Herein you state details of all the accused persons in the matter. Mention the terms and the sections under which they have been convicted, if the accused have been convicted by the Trial Court. If the accused is out on Bail, mention it.
Herein you show the role of the accused as per the Prosecution story. In the event there were multiple accused persons, you explain here which person was involved in the commission of which act.
For ex: In a matter of forgery, where one person stealth a document, another forged it and some other person was abetting them.
Now, the question arises, how do you do it?
You must be having your own way of preparing such notes. Stick to what his comfortable with you. I have just placed some points, which will help you be more efficient while making such notes.
Annotating cases during the first review of a case makes the briefing process easier. Without annotations, you will likely have difficulty locating the information you seek even in the short cases. Even a short case will likely take you at least fifteen to twenty-five minutes to read, while longer cases may take as much as thirty minutes to an hour to complete.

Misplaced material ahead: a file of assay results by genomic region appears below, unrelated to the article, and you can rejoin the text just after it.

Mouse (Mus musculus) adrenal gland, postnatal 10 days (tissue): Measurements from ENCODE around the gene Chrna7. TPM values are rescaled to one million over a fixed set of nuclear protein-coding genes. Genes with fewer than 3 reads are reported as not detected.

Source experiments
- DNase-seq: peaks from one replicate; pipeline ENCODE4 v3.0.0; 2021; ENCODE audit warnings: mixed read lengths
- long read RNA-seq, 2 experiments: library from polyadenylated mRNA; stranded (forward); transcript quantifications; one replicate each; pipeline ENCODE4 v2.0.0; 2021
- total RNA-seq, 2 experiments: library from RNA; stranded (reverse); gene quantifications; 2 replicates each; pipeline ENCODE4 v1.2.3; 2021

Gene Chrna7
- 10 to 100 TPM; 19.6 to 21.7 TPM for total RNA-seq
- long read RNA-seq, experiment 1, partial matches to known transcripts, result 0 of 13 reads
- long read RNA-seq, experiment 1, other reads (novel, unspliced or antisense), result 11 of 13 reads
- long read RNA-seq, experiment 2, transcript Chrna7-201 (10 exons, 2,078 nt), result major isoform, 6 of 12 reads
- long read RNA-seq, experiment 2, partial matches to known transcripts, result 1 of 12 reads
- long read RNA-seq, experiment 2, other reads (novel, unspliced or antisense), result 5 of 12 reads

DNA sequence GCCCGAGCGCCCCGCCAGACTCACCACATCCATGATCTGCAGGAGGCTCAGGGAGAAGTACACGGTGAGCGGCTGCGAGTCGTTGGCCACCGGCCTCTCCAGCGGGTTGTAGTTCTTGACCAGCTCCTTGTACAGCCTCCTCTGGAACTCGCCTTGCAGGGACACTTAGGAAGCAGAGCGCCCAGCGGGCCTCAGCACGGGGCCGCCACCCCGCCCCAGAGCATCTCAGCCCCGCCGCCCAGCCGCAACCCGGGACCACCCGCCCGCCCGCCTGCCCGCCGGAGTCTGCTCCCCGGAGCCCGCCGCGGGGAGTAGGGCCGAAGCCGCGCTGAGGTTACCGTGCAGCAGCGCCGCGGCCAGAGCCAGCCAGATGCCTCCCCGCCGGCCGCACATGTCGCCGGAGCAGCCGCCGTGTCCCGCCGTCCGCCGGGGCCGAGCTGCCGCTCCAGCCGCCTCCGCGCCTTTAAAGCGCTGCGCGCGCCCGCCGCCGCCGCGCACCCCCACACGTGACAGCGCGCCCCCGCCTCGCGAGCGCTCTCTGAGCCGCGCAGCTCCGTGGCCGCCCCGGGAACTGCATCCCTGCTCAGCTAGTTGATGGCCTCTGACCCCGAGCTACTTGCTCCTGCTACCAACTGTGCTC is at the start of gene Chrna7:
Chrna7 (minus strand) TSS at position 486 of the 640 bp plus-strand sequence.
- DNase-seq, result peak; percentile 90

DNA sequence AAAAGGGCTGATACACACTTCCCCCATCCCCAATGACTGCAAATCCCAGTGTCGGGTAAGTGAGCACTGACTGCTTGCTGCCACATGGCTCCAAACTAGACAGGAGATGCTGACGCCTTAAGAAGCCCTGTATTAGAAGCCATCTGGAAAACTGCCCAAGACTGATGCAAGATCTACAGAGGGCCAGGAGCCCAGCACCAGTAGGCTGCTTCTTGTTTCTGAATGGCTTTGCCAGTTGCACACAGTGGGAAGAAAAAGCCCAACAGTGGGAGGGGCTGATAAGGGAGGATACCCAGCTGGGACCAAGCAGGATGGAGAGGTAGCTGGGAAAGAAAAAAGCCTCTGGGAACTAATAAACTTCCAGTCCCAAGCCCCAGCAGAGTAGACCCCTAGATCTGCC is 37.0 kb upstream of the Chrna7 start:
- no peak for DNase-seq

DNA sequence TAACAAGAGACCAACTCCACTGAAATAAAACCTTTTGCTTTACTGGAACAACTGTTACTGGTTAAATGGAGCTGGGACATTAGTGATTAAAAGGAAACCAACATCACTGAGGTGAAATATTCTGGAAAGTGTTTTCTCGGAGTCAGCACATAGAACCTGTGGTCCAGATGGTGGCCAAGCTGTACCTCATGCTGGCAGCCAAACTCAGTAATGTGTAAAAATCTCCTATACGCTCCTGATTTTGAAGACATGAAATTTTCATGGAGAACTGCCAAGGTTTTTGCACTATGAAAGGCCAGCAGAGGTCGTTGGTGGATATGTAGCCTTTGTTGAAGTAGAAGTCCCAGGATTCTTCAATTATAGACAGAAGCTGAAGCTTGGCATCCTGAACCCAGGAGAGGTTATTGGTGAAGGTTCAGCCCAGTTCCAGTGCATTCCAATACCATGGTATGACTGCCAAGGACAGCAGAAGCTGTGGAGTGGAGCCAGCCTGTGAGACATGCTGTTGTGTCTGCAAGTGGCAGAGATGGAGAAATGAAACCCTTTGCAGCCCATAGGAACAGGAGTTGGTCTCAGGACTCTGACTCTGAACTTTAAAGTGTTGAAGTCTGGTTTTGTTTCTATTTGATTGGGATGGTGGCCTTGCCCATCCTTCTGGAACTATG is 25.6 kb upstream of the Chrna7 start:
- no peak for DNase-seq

An annotation in the margin, however, will not only swiftly guide you to a pertinent section, but will also refresh the thoughts that you had while reading that section.
When you read a case for the first time, read for the story and for a basic understanding of the dispute, the issues, and the decision. As you hit these elements, make a mark in the margins. Your markings can be as simple as “facts”. When you spot an issue, you may simply mark “issue” or instead provide a synopsis in your own words.
Finally, when you spot a particularly important part of the text, underline.